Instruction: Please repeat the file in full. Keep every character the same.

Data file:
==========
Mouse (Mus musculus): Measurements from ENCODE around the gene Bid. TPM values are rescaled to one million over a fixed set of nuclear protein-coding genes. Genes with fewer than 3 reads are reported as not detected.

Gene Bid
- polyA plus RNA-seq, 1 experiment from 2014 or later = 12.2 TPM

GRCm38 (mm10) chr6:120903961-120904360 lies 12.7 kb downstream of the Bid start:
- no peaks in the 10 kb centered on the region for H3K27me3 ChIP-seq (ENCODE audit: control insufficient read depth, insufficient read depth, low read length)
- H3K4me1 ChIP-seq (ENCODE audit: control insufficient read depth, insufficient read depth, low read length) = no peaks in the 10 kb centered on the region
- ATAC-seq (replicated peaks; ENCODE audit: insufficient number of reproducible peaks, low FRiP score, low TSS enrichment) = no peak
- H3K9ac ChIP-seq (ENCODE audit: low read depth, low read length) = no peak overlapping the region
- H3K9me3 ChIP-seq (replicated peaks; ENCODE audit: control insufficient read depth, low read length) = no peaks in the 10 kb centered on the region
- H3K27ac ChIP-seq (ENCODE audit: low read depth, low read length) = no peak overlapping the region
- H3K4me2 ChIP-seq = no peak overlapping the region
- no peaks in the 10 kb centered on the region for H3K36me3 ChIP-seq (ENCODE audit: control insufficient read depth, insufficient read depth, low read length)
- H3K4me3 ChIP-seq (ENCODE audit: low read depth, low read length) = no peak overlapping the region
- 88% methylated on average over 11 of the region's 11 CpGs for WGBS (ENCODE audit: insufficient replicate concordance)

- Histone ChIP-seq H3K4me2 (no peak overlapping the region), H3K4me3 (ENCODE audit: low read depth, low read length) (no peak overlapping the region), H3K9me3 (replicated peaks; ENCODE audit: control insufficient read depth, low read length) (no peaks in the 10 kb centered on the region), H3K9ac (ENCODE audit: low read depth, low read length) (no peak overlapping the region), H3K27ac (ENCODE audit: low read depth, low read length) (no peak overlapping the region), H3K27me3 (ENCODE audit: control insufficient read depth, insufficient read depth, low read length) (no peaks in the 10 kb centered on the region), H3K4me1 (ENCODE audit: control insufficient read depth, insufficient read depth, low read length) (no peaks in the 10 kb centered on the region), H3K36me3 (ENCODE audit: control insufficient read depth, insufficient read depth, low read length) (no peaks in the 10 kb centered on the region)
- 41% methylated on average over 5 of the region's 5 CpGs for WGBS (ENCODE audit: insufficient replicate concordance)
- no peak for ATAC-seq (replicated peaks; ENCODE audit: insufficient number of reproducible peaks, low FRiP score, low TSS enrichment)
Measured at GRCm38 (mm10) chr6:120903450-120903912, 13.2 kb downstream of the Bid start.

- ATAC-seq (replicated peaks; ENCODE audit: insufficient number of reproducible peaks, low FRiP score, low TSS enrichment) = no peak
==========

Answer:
Mouse (Mus musculus): Measurements from ENCODE around the gene Bid. TPM values are rescaled to one million over a fixed set of nuclear protein-coding genes. Genes with fewer than 3 reads are reported as not detected.

Gene Bid
- polyA plus RNA-seq, 1 experiment from 2014 or later = 12.2 TPM

GRCm38 (mm10) chr6:120903961-120904360 lies 12.7 kb downstream of the Bid start:
- no peaks in the 10 kb centered on the region for H3K27me3 ChIP-seq (ENCODE audit: control insufficient read depth, insufficient read depth, low read length)
- H3K4me1 ChIP-seq (ENCODE audit: control insufficient read depth, insufficient read depth, low read length) = no peaks in the 10 kb centered on the region
- ATAC-seq (replicated peaks; ENCODE audit: insufficient number of reproducible peaks, low FRiP score, low TSS enrichment) = no peak
- H3K9ac ChIP-seq (ENCODE audit: low read depth, low read length) = no peak overlapping the region
- H3K9me3 ChIP-seq (replicated peaks; ENCODE audit: control insufficient read depth, low read length) = no peaks in the 10 kb centered on the region
- H3K27ac ChIP-seq (ENCODE audit: low read depth, low read length) = no peak overlapping the region
- H3K4me2 ChIP-seq = no peak overlapping the region
- no peaks in the 10 kb centered on the region for H3K36me3 ChIP-seq (ENCODE audit: control insufficient read depth, insufficient read depth, low read length)
- H3K4me3 ChIP-seq (ENCODE audit: low read depth, low read length) = no peak overlapping the region
- 88% methylated on average over 11 of the region's 11 CpGs for WGBS (ENCODE audit: insufficient replicate concordance)

- Histone ChIP-seq H3K4me2 (no peak overlapping the region), H3K4me3 (ENCODE audit: low read depth, low read length) (no peak overlapping the region), H3K9me3 (replicated peaks; ENCODE audit: control insufficient read depth, low read length) (no peaks in the 10 kb centered on the region), H3K9ac (ENCODE audit: low read depth, low read length) (no peak overlapping the region), H3K27ac (ENCODE audit: low read depth, low read length) (no peak overlapping the region), H3K27me3 (ENCODE audit: control insufficient read depth, insufficient read depth, low read length) (no peaks in the 10 kb centered on the region), H3K4me1 (ENCODE audit: control insufficient read depth, insufficient read depth, low read length) (no peaks in the 10 kb centered on the region), H3K36me3 (ENCODE audit: control insufficient read depth, insufficient read depth, low read length) (no peaks in the 10 kb centered on the region)
- 41% methylated on average over 5 of the region's 5 CpGs for WGBS (ENCODE audit: insufficient replicate concordance)
- no peak for ATAC-seq (replicated peaks; ENCODE audit: insufficient number of reproducible peaks, low FRiP score, low TSS enrichment)
Measured at GRCm38 (mm10) chr6:120903450-120903912, 13.2 kb downstream of the Bid start.

- ATAC-seq (replicated peaks; ENCODE audit: insufficient number of reproducible peaks, low FRiP score, low TSS enrichment) = no peak